Elizabeth Barrette (ysabetwordsmith) wrote,
Elizabeth Barrette

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Poem: "This Beaten Drum"

This poem came out of the October 4, 2011 Poetry Fishbowl.  It was inspired by prompts from siege, ravan, and aldersprig.  It belongs to the Path of the Paladins series, and you can read more about that on the Serial Poetry page.

This microfunded poem is being posted one verse at a time, as donations come in to cover them.  Because it's part of the half-price poetry sale, the rate is $.25/line, so $5 will reveal 20 new lines, and so forth.  (This rate will hold until the poem is complete, even if that takes longer than the sale lasts.)  There is a permanent donation button on my profile page, or you can contact me for other arrangements. You can also ask me about the number of lines per verse, if you want to fund a certain number of verses. 

So far sponsors include: laffingkat, general fund

193 lines, Sale Price = $48.25
Amount donated = $13.25
Verses posted = 11 of 39

Amount remaining to fund fully = $35
Amount needed to fund next verse = $.75
Amount needed to fund the verse after that = $1.25

This Beaten Drum

They smelled the battlefield
before they heard it,
and heard it before they saw it.
Shahana and Ari covered their faces
with wet cloth against the reek
of week-old corpses.

The field was black with ravens,
loud with their cawing
and the snarls of feral dogs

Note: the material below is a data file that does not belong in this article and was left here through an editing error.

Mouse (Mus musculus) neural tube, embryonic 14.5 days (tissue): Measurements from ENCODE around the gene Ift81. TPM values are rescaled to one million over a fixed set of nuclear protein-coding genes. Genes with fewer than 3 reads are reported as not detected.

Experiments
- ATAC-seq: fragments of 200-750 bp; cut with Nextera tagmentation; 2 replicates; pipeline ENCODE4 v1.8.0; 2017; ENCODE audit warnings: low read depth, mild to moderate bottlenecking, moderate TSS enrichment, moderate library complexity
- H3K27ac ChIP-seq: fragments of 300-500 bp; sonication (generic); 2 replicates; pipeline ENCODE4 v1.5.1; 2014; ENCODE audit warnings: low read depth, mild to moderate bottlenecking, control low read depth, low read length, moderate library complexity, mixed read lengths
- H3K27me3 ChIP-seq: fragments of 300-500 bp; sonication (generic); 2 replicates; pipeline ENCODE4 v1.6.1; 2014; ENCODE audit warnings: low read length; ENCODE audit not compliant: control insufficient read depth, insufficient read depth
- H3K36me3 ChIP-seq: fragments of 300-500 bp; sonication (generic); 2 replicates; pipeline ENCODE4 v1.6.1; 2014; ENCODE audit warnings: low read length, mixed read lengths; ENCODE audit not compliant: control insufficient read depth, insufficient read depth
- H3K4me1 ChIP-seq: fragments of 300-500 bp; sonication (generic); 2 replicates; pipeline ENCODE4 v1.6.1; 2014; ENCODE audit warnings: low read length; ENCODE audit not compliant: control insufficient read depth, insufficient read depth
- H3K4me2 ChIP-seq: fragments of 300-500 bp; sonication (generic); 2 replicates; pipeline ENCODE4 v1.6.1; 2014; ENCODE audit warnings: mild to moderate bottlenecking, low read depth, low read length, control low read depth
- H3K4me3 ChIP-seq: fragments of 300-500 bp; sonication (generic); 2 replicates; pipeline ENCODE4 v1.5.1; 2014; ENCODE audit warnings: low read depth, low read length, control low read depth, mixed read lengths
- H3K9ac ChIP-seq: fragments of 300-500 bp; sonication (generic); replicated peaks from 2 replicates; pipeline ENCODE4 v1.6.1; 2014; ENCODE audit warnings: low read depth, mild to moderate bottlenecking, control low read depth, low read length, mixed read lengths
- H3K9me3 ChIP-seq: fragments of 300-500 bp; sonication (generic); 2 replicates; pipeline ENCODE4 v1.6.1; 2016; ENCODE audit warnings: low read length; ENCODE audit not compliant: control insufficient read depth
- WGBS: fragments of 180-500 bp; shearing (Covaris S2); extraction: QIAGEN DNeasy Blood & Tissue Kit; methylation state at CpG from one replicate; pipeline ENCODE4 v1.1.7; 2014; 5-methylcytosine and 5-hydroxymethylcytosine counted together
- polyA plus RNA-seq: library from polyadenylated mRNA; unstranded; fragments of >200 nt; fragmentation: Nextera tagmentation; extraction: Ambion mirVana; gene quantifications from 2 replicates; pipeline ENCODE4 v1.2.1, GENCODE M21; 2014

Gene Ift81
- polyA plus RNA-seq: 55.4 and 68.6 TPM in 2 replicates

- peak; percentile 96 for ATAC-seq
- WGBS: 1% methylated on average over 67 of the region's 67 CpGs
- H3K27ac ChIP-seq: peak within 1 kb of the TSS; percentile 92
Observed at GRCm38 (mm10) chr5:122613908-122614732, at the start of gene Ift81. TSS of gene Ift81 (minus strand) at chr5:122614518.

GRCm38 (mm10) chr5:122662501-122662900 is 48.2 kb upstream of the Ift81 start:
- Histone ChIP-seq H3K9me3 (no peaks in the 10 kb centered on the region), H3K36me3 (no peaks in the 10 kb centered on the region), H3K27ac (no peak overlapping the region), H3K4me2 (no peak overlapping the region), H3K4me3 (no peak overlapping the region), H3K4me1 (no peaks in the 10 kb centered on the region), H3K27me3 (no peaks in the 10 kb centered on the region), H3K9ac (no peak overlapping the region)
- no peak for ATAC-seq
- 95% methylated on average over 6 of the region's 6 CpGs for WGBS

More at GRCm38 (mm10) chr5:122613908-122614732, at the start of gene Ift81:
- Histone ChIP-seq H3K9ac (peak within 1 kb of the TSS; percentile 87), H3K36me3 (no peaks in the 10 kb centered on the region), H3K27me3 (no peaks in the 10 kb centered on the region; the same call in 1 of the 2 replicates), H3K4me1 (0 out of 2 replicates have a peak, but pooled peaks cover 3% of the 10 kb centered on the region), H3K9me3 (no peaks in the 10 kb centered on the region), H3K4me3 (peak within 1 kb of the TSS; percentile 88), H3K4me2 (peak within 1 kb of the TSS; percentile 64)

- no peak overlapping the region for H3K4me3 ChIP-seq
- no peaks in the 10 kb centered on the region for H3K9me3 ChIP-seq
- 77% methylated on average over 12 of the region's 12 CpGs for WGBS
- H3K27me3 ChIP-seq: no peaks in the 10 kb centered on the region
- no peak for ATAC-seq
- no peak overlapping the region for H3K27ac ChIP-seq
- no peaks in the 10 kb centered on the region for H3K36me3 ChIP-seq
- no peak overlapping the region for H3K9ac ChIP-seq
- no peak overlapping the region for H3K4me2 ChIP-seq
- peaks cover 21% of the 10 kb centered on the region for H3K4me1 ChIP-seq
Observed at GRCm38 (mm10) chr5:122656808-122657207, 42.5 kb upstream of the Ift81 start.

as they fought over bones.
The two women stuck close
while they picked their way
through the carnage.

"Why are we even here?"
Ari muttered, her voice thick.
"There's nothing we can do."

"Can't you feel them?"
Shahana asked quietly.

Ari rubbed her arms,
goosebumps vivid on her skin
even in the late-summer heat.
"Ghosts?" the girl asked.

The paladin nodded. 
"Ghosts, yes," Shahana said,
"and it is our duty to help them cross over."

Ari glared at a handful of spectral forms
huddled around a shattered standard.
The emblem of Gorrein was still visible
under bloodstains buzzing with flies.
"Even them?" Ari said through her teeth.

"Especially them," Shahana said.
"They aren't likely to find their way home alone."
Ari grumbled, but finally conceded,
"You have a point.  I don't really
want them lagging around here."

"Help me gather all the ghosts together,"
Shahana said.  "I have the strength
to open the gate only once."

So they walked the battlefield,
collecting the spirits of a few freemen
whom the mercenaries had slain,
and those mercenaries who seemed disposed
to follow where they were led.
Fortunately most of the souls
had already departed on their own.

Then they came across a corpse
clad in armor enameled with familiar symbols,
a swath of gray hair fanned out from the smashed helm.
Shahana sank to her knees beside it.
"Darthur," she said, her voice breaking.

"You knew him?" Ari asked.
"He taught swordfighting to the novices
back at the bright temple," Shahana said.